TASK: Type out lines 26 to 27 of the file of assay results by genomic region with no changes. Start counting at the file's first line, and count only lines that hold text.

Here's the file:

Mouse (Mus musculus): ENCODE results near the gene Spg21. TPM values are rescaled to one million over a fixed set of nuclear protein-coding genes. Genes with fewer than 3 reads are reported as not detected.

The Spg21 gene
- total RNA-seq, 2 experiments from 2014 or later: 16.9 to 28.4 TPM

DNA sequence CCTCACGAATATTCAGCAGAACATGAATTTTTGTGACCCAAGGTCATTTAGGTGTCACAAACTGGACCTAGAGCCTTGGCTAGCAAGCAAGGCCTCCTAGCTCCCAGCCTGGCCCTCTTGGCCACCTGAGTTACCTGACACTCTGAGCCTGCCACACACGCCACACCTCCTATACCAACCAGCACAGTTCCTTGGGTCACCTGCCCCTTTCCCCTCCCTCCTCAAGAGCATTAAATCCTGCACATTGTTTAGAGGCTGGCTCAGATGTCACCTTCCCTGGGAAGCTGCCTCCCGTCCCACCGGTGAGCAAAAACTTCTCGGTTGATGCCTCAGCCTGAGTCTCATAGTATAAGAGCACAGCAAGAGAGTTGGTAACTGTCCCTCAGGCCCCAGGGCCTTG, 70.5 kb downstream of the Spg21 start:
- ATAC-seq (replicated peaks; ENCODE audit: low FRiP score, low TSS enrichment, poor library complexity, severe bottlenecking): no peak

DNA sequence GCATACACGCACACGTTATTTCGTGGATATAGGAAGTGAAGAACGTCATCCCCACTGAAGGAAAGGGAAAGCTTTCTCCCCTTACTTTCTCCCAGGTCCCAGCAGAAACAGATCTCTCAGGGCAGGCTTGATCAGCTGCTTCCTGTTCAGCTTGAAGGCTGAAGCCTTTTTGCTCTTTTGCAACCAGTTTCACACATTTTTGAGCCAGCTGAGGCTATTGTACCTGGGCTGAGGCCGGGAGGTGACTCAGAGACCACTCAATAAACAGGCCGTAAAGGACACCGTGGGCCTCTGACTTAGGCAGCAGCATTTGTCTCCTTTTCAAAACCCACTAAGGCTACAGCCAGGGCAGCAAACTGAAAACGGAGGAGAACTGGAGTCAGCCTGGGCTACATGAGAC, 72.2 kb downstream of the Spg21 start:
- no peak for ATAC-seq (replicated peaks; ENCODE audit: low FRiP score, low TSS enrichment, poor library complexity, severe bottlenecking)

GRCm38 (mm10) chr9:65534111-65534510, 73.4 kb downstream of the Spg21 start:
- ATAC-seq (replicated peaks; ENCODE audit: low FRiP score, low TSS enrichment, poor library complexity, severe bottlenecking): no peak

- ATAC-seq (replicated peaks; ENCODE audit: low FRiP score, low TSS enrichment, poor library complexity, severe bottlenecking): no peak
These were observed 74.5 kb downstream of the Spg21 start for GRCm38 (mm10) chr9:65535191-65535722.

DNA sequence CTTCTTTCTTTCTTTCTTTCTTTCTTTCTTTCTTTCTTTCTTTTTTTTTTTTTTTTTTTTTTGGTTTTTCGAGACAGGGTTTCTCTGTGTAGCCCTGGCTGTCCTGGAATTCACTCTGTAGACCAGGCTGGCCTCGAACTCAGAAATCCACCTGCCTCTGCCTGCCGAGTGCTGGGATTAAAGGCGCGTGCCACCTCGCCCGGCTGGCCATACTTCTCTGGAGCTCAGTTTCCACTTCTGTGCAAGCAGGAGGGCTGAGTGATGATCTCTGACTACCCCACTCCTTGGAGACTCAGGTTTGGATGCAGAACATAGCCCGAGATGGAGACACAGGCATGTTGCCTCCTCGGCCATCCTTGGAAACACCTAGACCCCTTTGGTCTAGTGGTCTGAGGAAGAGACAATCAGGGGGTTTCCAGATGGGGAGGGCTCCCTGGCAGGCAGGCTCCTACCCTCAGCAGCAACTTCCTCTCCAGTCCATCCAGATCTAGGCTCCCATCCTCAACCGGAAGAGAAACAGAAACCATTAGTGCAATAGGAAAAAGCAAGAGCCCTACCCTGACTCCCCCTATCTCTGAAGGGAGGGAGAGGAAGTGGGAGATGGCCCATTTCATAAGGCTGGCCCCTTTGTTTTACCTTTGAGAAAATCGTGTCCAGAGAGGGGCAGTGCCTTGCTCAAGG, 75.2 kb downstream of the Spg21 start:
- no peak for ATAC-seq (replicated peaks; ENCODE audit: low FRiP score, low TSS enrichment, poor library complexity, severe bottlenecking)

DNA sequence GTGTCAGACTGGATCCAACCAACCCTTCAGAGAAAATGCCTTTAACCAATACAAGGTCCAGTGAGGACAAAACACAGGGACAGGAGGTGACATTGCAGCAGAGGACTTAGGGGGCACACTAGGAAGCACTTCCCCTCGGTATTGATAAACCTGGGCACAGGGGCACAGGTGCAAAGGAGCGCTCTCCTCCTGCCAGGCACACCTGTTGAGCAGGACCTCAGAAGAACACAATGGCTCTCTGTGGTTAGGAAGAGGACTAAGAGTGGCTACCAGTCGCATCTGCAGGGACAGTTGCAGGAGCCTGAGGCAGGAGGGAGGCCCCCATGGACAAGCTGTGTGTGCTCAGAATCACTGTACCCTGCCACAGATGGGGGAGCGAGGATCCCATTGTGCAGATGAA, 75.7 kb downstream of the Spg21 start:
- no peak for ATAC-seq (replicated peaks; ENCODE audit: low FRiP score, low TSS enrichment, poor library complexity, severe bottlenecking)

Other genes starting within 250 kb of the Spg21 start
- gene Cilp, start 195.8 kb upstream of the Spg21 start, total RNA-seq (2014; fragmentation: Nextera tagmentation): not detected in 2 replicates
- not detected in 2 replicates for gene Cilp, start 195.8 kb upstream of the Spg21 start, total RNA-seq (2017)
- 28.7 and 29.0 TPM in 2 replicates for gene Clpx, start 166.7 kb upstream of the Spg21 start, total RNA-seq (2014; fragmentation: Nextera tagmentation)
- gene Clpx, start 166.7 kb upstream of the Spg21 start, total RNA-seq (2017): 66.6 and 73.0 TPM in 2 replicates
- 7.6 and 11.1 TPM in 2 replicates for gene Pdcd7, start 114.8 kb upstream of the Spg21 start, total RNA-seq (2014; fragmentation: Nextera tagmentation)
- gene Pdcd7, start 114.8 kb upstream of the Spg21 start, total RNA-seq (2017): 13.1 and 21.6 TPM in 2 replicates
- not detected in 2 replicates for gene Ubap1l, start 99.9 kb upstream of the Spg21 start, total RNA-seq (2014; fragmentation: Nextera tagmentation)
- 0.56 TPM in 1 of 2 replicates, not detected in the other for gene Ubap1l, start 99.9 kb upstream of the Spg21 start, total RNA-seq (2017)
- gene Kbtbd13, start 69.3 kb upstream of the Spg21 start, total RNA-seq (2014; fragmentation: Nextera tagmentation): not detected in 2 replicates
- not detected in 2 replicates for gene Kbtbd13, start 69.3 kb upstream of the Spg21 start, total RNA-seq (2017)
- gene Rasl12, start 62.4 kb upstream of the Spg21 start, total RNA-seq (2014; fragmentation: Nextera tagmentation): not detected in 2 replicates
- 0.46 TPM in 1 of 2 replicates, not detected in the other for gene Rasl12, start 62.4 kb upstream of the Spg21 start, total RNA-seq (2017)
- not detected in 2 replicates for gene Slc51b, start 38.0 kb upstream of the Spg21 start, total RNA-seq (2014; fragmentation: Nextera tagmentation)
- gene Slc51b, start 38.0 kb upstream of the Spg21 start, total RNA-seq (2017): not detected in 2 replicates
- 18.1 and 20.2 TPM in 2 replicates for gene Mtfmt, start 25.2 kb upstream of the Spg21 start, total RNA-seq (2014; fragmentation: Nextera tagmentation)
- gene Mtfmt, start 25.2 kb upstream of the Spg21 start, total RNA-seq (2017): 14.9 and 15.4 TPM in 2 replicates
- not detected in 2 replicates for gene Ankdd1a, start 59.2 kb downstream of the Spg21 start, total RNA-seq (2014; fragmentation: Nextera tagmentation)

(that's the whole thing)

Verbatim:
- not detected in 2 replicates for gene Kbtbd13, start 69.3 kb upstream of the Spg21 start, total RNA-seq (2017)
- gene Rasl12, start 62.4 kb upstream of the Spg21 start, total RNA-seq (2014; fragmentation: Nextera tagmentation): not detected in 2 replicates